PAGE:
“In the spring, I have counted 136 different kinds of weather inside of 24 hours.” — Mark Twain
Springtime in the Rockies brings unpredictable weather. For those of us who eagerly await the onset of gardening season, spring is full of hope and disappointment. But a few reliable, very early bloomers can help the gardener make it through our spring without despair.
One such garden hero is the Hellebore (Helleborus orientale), also called Lenten rose because blooms frequently appear during the season of Lent, in February and March. These evergreen members of the buttercup family are a great addition to the perennial garden for flowers and foliage — but not for pets, as they’re highly toxic.
Starting early, sometimes emerging from the snow, the blooms are long-lasting, often spanning a couple of months. They are resistant to damage from late frosts and even snowfalls. The flowers grow on stems 8 to 9 inches tall, ranging from white to purple with yellow stamens. Leathery evergreen leaves with spiny margins make this an interesting ground cover that will continue growing into autumn.
Hellebores thrive in well-drained soil with a neutral pH. They prefer shade, though early morning sun may increase plant vigor. They will even tolerate dry shade. They benefit from application of a slow-release fertilizer in spring and autumn. The plants are hardy to zone 4 (minimum temperature minus 30 degrees), so they’re well suited to the Pikes Peak region.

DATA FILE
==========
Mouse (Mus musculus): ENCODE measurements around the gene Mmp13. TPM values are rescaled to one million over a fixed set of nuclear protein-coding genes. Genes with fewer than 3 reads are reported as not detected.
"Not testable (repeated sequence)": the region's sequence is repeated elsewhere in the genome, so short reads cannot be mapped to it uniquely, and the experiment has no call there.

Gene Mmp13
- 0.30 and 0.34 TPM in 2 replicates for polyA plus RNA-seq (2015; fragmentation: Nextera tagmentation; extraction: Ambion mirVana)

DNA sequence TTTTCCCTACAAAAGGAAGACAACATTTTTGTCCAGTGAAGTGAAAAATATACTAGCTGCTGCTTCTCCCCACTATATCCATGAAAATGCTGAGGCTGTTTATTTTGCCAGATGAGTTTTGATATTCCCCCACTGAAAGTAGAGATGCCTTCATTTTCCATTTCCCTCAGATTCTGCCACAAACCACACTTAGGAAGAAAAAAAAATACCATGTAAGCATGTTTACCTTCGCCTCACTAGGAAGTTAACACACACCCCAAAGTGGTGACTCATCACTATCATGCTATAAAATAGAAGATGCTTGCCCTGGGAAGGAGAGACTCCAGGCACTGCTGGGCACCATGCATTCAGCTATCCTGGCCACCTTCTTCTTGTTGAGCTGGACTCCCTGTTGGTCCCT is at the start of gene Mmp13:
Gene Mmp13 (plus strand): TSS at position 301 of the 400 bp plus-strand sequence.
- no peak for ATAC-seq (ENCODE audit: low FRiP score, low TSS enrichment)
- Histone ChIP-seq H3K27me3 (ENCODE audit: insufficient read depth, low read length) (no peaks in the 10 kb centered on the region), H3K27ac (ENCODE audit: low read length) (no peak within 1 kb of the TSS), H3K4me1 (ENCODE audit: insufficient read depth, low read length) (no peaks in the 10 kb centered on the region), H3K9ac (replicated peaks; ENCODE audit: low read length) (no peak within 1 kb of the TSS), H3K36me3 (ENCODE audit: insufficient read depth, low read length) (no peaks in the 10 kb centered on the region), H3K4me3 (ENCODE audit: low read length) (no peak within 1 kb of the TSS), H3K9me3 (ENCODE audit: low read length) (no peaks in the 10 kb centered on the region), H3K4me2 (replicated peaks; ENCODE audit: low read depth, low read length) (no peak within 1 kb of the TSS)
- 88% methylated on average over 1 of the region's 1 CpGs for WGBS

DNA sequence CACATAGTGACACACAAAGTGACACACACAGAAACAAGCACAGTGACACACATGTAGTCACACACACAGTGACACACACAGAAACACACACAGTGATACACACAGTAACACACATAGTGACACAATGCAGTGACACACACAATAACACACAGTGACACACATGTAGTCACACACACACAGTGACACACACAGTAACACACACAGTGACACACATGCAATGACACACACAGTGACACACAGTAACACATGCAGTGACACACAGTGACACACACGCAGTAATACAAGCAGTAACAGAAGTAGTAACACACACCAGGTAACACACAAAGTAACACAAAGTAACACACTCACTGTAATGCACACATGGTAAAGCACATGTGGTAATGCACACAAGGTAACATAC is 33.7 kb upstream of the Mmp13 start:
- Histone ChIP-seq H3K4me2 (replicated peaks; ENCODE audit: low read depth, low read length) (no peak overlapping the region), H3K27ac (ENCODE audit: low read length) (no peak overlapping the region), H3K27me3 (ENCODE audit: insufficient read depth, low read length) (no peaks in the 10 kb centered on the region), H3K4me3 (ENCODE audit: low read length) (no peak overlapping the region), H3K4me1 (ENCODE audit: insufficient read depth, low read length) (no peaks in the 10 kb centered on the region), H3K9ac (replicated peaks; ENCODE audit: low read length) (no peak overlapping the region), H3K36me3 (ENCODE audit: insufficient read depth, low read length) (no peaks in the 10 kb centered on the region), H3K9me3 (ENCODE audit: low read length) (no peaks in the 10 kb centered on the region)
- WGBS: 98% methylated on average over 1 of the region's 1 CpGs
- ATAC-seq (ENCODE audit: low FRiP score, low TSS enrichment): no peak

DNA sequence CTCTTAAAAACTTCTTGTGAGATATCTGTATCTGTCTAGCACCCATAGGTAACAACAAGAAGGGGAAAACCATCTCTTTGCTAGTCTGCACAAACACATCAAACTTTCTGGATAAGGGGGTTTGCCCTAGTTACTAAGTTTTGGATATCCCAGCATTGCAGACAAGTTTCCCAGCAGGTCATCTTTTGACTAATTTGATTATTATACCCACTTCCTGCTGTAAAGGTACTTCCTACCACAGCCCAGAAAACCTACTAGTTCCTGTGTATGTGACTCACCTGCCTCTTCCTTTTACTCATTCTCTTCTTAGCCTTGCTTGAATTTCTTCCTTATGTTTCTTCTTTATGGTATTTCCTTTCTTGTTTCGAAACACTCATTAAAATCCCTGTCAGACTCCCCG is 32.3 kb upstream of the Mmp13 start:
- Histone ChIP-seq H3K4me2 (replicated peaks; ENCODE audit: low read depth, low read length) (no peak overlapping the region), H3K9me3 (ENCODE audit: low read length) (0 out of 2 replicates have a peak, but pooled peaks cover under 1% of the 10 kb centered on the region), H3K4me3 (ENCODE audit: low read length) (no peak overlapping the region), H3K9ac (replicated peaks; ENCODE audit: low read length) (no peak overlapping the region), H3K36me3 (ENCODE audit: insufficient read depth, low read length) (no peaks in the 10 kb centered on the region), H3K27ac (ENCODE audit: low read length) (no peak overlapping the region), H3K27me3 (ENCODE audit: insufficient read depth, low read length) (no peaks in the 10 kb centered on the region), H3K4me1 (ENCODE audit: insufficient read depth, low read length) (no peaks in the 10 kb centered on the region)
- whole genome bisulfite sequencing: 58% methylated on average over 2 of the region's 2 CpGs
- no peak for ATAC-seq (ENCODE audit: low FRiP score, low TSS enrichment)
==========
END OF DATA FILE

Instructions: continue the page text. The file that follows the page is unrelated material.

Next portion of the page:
Hellebores are highly toxic, though. Greek legend has it that Odysseus poisoned his arrows with hellebore toxin. No part of this plant should be ingested. Because of this toxicity, they are deer and rabbit resistant.
Hellebores do reseed, though the resulting flower color and appearance may differ from those of the parent plants. Seedlings will bloom after about two years of growth. It’s not necessary, but you can divide the plants if you wish to reproduce the exact plant you have. Division should be done in autumn.
Buy your hellebore starter plants at a nursery or garden center. Plant shallow, so the crown (where the root joins the stem) is at ground level and definitely not more than 1 inch deep. Hellebores can be started from seed, but that is challenging.
This plant will delight you from late winter through the summer and autumn.
When you have horticulture questions, Colorado State University Extension has research-based answers. Visit ask.extension.org and follow the El Paso County Master Gardeners on Facebook. Classes and events can be found at elpaso.extension.colostate.edu/.
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